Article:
Two Lea met the boys for the first time in the Santa Anita Maturity at a mile and a quarter. She was ridden by Eddie Arcaro for the first and only time in her career. The filly held the lead to the head of the stretch, but when stablemate Ponder, the previous year's Kentucky Derby winner, moved up to challenge, she was not pushed. Ponder came home the winner, with Two Lea second.
Two Lea met Ponder again in the Santa Anita Handicap. She also faced the great Citation in the race, and all three of Calumet's stars were asked to give weight to Noor.
Charles S. Howard's son of Nasrullah was to be the handicap champion of 1950, and his record breaking duels with Citation that season are now legendary. His deeds would help inspire the importation of his sire, Nasrullah, who would lead the American sire's list five times. Yet all that was yet to come when Santa Anita's handicapper set down the weights for the Big Cap of 1950, and Noor got away with carrying only 110 pounds.
Even the mighty Citation couldn't catch the lightly weighted Noor, put all three Calumet entries gave it a game try. Citation, carrying 132 pounds, was second. Two Lea was a length back, gamely fighting off Ponder to finish third by a neck.
Two Lea got another four months off, returning to the races at Arlington in July. She ran just once, in an overnight handicap. Forced wide, she ended up second while conceding seven pounds to the winner, Porter's Broom. Two Lea then got another long layoff while she recovered from having her ringbone pinfired, as was the treatment of the day.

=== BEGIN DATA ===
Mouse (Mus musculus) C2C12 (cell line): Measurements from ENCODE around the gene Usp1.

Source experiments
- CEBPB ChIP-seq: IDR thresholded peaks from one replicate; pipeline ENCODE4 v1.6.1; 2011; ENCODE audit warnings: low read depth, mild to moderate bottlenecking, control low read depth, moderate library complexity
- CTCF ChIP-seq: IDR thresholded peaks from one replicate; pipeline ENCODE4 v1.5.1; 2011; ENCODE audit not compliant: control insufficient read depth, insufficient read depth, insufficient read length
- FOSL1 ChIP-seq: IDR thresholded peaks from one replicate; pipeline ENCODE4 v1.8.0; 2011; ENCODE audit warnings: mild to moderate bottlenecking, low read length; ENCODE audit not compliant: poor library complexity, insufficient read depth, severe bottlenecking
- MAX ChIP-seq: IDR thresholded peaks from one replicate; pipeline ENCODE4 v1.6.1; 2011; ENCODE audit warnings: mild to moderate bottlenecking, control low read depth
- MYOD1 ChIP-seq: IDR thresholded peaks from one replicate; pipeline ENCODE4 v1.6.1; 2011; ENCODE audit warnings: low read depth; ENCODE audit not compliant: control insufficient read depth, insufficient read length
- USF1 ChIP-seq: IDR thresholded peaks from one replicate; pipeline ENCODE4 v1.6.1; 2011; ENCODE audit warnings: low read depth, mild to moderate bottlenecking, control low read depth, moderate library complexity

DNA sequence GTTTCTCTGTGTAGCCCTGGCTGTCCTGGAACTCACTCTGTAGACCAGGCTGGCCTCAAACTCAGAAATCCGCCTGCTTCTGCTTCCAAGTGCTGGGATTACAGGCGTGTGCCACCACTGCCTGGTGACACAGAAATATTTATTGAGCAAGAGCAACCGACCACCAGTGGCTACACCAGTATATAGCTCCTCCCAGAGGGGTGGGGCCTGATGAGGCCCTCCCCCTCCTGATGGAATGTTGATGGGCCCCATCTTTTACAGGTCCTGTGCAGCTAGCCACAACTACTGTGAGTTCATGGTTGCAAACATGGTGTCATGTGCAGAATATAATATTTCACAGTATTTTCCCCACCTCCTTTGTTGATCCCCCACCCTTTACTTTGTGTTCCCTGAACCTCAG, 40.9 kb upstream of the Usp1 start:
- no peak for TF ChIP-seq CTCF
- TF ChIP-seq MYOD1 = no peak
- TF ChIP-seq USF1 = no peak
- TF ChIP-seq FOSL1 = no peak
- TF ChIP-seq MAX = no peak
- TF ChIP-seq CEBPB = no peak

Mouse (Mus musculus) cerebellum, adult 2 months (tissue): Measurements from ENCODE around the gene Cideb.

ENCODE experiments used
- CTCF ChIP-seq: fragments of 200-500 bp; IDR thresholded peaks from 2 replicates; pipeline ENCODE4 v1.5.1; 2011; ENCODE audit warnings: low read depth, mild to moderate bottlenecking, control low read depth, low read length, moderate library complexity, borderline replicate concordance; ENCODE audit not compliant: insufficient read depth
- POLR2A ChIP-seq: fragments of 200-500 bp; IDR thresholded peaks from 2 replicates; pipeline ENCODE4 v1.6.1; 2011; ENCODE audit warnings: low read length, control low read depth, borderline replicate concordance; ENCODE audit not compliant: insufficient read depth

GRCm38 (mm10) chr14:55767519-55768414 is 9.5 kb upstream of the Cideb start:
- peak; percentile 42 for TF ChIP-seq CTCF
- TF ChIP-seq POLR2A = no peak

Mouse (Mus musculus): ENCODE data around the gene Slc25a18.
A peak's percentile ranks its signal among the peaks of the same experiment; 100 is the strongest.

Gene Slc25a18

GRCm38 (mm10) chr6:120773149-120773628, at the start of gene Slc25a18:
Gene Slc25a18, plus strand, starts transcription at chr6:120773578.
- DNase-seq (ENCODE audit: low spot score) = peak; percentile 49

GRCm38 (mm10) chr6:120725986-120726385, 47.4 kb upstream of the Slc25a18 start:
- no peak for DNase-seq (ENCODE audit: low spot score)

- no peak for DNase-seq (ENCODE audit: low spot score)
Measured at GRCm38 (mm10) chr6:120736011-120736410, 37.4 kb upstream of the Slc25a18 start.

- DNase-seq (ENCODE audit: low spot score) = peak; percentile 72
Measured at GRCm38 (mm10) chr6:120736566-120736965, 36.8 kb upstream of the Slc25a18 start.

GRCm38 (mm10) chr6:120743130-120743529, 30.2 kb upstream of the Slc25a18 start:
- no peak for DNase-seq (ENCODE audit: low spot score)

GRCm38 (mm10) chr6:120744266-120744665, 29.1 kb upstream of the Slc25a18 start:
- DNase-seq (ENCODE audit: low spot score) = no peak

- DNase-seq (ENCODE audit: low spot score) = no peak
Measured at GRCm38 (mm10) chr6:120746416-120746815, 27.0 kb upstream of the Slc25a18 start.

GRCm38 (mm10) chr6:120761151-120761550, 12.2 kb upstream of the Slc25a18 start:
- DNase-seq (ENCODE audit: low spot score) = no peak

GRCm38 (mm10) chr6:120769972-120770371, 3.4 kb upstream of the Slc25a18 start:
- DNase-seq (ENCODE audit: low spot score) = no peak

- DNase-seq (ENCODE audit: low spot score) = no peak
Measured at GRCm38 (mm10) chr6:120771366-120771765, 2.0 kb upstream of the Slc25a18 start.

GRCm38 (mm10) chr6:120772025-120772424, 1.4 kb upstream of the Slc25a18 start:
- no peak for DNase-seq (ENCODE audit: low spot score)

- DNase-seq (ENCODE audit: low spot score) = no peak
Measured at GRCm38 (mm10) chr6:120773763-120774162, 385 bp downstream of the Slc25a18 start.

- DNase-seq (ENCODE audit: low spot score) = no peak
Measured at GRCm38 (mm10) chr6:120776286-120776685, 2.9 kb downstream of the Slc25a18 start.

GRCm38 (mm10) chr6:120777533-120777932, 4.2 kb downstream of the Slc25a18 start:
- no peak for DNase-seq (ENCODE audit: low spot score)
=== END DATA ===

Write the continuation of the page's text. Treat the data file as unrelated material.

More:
Her performances that winter were enough to merit the title of Champion Handicap Mare of 1950.
At the age of six Two Lea staged a comeback, running out of the money at Golden Gate and then winning an allowance event at Hollywood Park. After running second by a neck to stablemate Jennie Lee in another allowance race, Two Lea returned to stakes company.
She was second to another stablemate, Twilight Tear's daughter A Gleam, in the Milady Handicap. Then she won the Vanity Handicap from her old rival Wistful, despite giving away ten pounds, with Jennie Lee third.
After a fourth place effort in the Inglewood Handicap, Two Lea won the Ramona Handicap by a length while Princess Lygia dead heated with Ruth Lily for second money.
Next came the finest race of her career. Two Lea gave thirteen pounds to runner up Cyclotron in winning the Hollywood Gold Cup by a half length. Her time for the mile and a quarter was a quick 2:00 1/5.
That fall, Two Lea raced at Bay Meadows, winning both the San Mateo Handicap and the Children's Hospital Handicap while carrying top weight. She was second in her final race, the Bay Meadows Handicap, while conceding eleven pounds to the winner, Moonrush, whom she had beaten previously. Two Lea was retired to Calumet.
As a broodmare, Two Lea produced dual classic winner Tim Tam, Champion Three Year Old Colt in 1958 and was elected into the Hall of Fame in 1985. Her son On-and-On won the Brooklyn Handicap, the Ohio Derby, the Tropical Park Handicap, and a number of other stakes. His full brother Pied D'Or was also a stakes winner, scoring in the Camden, Paumonok, and Princeton Handicaps.
Two Lea passed away in 1973, and was buried at Calumet Farm. She entered racing's Hall of Fame in 1982.